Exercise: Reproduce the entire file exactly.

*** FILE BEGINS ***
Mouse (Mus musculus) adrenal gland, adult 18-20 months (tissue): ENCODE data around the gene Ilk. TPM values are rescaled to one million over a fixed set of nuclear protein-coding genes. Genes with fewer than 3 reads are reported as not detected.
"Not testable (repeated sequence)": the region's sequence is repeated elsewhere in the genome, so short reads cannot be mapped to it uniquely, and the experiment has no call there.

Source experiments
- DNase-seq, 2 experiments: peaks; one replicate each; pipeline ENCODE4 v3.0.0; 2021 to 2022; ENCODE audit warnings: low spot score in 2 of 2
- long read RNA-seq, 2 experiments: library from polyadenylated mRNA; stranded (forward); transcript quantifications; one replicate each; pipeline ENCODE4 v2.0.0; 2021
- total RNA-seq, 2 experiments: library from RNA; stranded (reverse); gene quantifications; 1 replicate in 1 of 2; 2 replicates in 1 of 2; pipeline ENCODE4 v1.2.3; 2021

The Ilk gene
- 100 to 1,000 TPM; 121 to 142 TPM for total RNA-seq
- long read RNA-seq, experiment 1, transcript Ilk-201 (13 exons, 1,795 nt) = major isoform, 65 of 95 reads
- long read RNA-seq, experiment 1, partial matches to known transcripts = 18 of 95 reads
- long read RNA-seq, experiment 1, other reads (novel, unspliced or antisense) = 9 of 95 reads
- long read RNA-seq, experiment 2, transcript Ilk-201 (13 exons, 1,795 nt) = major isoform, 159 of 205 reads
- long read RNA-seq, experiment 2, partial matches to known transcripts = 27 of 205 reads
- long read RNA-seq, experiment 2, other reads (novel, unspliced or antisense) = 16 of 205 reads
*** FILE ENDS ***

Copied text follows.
Mouse (Mus musculus) adrenal gland, adult 18-20 months (tissue): ENCODE data around the gene Ilk. TPM values are rescaled to one million over a fixed set of nuclear protein-coding genes. Genes with fewer than 3 reads are reported as not detected.
"Not testable (repeated sequence)": the region's sequence is repeated elsewhere in the genome, so short reads cannot be mapped to it uniquely, and the experiment has no call there.

Source experiments
- DNase-seq, 2 experiments: peaks; one replicate each; pipeline ENCODE4 v3.0.0; 2021 to 2022; ENCODE audit warnings: low spot score in 2 of 2
- long read RNA-seq, 2 experiments: library from polyadenylated mRNA; stranded (forward); transcript quantifications; one replicate each; pipeline ENCODE4 v2.0.0; 2021
- total RNA-seq, 2 experiments: library from RNA; stranded (reverse); gene quantifications; 1 replicate in 1 of 2; 2 replicates in 1 of 2; pipeline ENCODE4 v1.2.3; 2021

The Ilk gene
- 100 to 1,000 TPM; 121 to 142 TPM for total RNA-seq
- long read RNA-seq, experiment 1, transcript Ilk-201 (13 exons, 1,795 nt) = major isoform, 65 of 95 reads
- long read RNA-seq, experiment 1, partial matches to known transcripts = 18 of 95 reads
- long read RNA-seq, experiment 1, other reads (novel, unspliced or antisense) = 9 of 95 reads
- long read RNA-seq, experiment 2, transcript Ilk-201 (13 exons, 1,795 nt) = major isoform, 159 of 205 reads
- long read RNA-seq, experiment 2, partial matches to known transcripts = 27 of 205 reads
- long read RNA-seq, experiment 2, other reads (novel, unspliced or antisense) = 16 of 205 reads